RAPID CITY, SD (April 4, 2017) – Two start-up companies that began as research projects at the South Dakota School of Mines & Technology are being recognized among the “40 Best University Start-Ups of 2017.” On April 18-20 company officials travel to Washington D.C. to present their work in front of a group of corporate investors and venture capitalists. Compared to many other schools SD Mines is a relatively small university, but Mines has two start-ups being recognized among the best in the country.
“The fact that Mines has two out of 40 companies recognized nationwide this year is a real tribute to the faculty involved and the innovation culture we are continuing to build here,” said Mines President Heather Wilson. “We are very proud of these start-ups and will eagerly watch their ongoing success.”
The two start-up companies that sprung out of research at SD Mines include:
Nanopareil, LLC’s patented nanofiber technology is revolutionizing the cost and ease of manufacturing medicine, growing replacement organs and purifying water. The company’s composite nanofiber membranes and specialty treatments provide filters for separating biochemicals and viruses during the production of pharmaceuticals and vaccines. The nanofibers can also serve as a scaffold for 3D tissue growth.
Much of the production costs in the multibillion dollar pharmaceutical industry stem from the need to purify biochemicals used to manufacture medicine. But most of the materials used in this purification process were developed in the 1980s. Nanopareil’s patented nanofiber membranes revolutionize this process. The company’s nanofiber filters can directly replace the old technology in the factory at almost no cost to manufactures. The filters can save $100 of millions of dollars annually and increase manufacturing productivity between two-four times.
Beyond the pharmaceutical manufacturing applications, the company’s 3D scaffolds uniquely replicate the extracellular matrix of many tissues. This highly advanced patent-pending combination leads to highly efficient cell functions and tissue formation, increasing cell penetration and rapid proliferation with minimal addition of growth factors.
In addition to bioseparations and biomaterials applications, Nanopareil is developing nanomaterials for low energy, high throughput water purification.
“The state of South Dakota and especially SD Mines has again proven to be a great place for innovation and entrepreneurship,” said Craig Arnold, Nanopareil’s CEO and SD Mines entrepreneur-in-residence. “This revolutionary nanofiber-based purification technology was the brainchild of Todd Menkhaus, Ph.D., and Hao Fong, Ph.D., both professors at Mines. Menkhaus and Fong, were able to leverage their idea into a start-up company, in-part through their participation in Mines and South Dakota’s positive entrepreneurship ecosystem.”
Nanopareil is based in Rapid City, SD. The company has received development grants from the National Science Foundation and equity investments, that have led to successful product developments with multiple nanomaterials.
VRC Metal Systems
When critical parts on a B1-Bomber wear out they can cost tens of thousands of dollars to re-manufacture. This is one area where the cold spray technology of VRC Metal Systems comes into play. The spray-on metal allows cost-effective repair of irreplaceable parts on Department of Defense weapons systems like the B1.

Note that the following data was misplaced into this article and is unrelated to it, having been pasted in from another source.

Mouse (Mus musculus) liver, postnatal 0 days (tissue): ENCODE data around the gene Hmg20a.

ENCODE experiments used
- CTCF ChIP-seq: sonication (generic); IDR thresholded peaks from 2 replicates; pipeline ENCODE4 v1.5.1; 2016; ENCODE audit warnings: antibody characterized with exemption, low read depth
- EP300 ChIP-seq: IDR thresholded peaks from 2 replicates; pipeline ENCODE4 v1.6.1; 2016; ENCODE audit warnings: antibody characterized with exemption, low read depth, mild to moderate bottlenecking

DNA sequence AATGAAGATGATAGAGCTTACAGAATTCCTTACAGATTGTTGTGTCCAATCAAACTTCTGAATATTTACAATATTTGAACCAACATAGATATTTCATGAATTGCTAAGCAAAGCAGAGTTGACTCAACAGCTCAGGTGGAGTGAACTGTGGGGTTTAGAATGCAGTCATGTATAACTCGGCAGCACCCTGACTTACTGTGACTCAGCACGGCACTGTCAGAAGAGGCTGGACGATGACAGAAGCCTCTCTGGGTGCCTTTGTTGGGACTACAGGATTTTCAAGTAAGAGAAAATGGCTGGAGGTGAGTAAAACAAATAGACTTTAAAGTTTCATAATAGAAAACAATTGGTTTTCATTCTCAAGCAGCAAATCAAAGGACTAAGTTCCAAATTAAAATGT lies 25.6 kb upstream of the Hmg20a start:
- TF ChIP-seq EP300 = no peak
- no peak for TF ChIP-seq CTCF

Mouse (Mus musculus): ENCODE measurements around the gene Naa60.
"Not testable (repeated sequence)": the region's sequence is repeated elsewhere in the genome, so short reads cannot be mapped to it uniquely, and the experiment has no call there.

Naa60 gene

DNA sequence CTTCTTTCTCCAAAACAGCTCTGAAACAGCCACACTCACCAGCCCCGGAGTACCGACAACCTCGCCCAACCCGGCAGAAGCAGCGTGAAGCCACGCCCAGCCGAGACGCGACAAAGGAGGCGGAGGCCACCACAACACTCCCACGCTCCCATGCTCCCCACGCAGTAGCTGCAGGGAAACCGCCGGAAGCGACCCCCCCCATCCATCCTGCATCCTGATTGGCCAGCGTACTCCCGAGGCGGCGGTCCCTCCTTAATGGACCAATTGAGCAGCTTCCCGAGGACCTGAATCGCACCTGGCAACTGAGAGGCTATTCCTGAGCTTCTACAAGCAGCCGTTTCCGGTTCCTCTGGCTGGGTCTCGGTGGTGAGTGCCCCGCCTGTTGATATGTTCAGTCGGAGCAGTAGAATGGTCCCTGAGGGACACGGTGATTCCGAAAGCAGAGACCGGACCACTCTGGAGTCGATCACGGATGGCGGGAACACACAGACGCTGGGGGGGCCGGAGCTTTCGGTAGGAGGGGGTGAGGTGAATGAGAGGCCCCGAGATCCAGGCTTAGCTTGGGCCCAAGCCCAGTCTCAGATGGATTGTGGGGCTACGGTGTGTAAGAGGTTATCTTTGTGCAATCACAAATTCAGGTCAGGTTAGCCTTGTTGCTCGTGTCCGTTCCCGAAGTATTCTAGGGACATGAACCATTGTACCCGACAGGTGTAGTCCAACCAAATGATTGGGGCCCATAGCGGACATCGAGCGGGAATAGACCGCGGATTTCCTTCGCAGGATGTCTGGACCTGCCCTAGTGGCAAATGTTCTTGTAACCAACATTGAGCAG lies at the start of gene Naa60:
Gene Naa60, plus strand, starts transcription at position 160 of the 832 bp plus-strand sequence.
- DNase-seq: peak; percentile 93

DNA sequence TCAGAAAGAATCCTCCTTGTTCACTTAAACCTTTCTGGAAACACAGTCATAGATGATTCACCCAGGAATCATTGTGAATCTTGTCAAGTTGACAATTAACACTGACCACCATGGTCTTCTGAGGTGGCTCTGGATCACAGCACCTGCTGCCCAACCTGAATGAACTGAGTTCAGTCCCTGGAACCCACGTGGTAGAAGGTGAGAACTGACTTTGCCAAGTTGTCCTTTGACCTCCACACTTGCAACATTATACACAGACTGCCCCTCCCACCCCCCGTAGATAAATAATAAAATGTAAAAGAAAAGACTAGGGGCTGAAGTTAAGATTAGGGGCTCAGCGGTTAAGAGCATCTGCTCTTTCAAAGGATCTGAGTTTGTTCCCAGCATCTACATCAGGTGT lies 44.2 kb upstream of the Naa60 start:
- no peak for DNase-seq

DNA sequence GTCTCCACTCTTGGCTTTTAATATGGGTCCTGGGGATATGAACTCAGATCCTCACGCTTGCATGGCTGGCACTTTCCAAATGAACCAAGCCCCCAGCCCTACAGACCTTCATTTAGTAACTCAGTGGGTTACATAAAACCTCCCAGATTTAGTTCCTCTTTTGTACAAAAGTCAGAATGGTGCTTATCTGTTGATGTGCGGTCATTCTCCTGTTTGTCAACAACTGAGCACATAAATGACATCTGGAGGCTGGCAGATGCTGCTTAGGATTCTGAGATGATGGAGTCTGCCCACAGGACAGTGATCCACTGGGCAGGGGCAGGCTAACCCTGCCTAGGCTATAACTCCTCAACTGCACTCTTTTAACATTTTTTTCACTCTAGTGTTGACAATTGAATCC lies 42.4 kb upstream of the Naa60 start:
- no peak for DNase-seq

Cold spray was invented by the Russians during the Cold War and perfected by the U.S. Army Research Lab (ARL) in partnership with SD Mines. The company, founded in 2013, sprung out of state-funded research on spray-on metal applications lead by Christian Widener. Ph.D., at the Arbegast Advanced Materials Processing and Joining Lab (AAMP/J) located on the SD Mines campus. The technology involves metal powder sprayed at supersonic speeds resulting in layers of metal that are two to ten times stronger than conventional thermal spray coatings.
“This is a collaboration between local, state and federal entities to commercialize a new technology that is now recognized at the national level for potential widespread industry adoption and impact,” said Rob Hrabe, VRC Metal Systems president.
At the federal level Senators John Thune and Mike Rounds as well as Representative Kristi Noem support the technology as a proven means of reducing DOD weapons systems maintenance costs. The past three 28th Bomb Wing Commanders have championed the idea and have set up their own cold spray facility at Ellsworth Air Force Base reducing maintenance costs and improving aircraft combat readiness. Moog Aircraft Group has also established a presence at the base to assist with operation of the facility.
The growth of VRC Metal Systems has also been fueled by the state Governor’s Office of Economic Development (GOED), Rapid City Economic Development Partnership as well as the city of Box Elder. VRC has acquired a highly skilled workforce of over 45 employees in just 3 years making it competitive on a national basis for high-growth technology startups that originated from university level research.
“Beyond the hundreds of millions of dollars of maintenance costs that will be saved by the DOD, the technology has widespread applications for repair of corrosion and wear in oil & gas, power plants, transportation, mining, rail, shipping and a multitude of other industries,” said Hrabe. The company is expecting to see rapid growth into the foreseeable future.